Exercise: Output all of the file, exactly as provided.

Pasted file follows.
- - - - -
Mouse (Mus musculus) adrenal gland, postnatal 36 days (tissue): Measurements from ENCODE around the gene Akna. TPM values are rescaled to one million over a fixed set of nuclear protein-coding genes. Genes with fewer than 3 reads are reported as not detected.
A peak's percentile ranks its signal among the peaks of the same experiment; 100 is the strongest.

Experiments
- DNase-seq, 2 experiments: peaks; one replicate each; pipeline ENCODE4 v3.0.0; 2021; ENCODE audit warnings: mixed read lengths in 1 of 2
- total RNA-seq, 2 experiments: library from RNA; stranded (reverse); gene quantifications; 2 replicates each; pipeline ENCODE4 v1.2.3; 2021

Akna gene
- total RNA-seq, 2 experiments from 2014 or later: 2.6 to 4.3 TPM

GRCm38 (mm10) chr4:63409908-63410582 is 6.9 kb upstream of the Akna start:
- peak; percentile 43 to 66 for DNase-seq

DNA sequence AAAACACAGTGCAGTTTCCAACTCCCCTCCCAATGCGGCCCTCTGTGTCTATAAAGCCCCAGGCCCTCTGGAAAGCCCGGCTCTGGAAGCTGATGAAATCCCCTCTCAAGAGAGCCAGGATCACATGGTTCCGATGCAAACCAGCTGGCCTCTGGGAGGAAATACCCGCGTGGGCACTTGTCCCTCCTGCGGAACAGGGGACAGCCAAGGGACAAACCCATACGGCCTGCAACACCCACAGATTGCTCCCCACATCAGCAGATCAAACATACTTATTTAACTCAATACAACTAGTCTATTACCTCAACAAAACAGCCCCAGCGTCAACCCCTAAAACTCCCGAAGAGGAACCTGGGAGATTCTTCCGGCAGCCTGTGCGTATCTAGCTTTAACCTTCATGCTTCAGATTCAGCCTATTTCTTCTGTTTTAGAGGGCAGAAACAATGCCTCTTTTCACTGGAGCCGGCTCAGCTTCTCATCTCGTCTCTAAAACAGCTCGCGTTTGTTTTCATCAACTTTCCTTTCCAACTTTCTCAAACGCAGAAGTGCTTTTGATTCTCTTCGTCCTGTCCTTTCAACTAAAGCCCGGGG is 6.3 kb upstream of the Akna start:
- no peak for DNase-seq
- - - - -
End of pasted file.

Mouse (Mus musculus) adrenal gland, postnatal 36 days (tissue): Measurements from ENCODE around the gene Akna. TPM values are rescaled to one million over a fixed set of nuclear protein-coding genes. Genes with fewer than 3 reads are reported as not detected.
A peak's percentile ranks its signal among the peaks of the same experiment; 100 is the strongest.

Experiments
- DNase-seq, 2 experiments: peaks; one replicate each; pipeline ENCODE4 v3.0.0; 2021; ENCODE audit warnings: mixed read lengths in 1 of 2
- total RNA-seq, 2 experiments: library from RNA; stranded (reverse); gene quantifications; 2 replicates each; pipeline ENCODE4 v1.2.3; 2021

Akna gene
- total RNA-seq, 2 experiments from 2014 or later: 2.6 to 4.3 TPM

GRCm38 (mm10) chr4:63409908-63410582 is 6.9 kb upstream of the Akna start:
- peak; percentile 43 to 66 for DNase-seq

DNA sequence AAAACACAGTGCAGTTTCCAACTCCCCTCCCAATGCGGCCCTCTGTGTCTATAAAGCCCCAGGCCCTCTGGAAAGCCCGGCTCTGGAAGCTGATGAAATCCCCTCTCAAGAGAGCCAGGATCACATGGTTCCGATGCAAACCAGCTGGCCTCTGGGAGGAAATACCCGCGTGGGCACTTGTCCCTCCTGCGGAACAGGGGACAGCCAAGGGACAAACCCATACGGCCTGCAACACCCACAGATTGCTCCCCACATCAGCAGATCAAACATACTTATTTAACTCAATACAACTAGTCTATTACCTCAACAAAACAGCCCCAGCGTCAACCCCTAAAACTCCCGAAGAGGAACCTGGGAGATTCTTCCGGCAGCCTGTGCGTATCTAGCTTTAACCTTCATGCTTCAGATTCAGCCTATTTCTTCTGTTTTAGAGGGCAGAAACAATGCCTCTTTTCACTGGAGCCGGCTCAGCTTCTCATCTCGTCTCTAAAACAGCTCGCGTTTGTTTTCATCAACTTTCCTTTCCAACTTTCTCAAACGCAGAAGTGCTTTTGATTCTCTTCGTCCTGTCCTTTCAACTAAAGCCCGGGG is 6.3 kb upstream of the Akna start:
- no peak for DNase-seq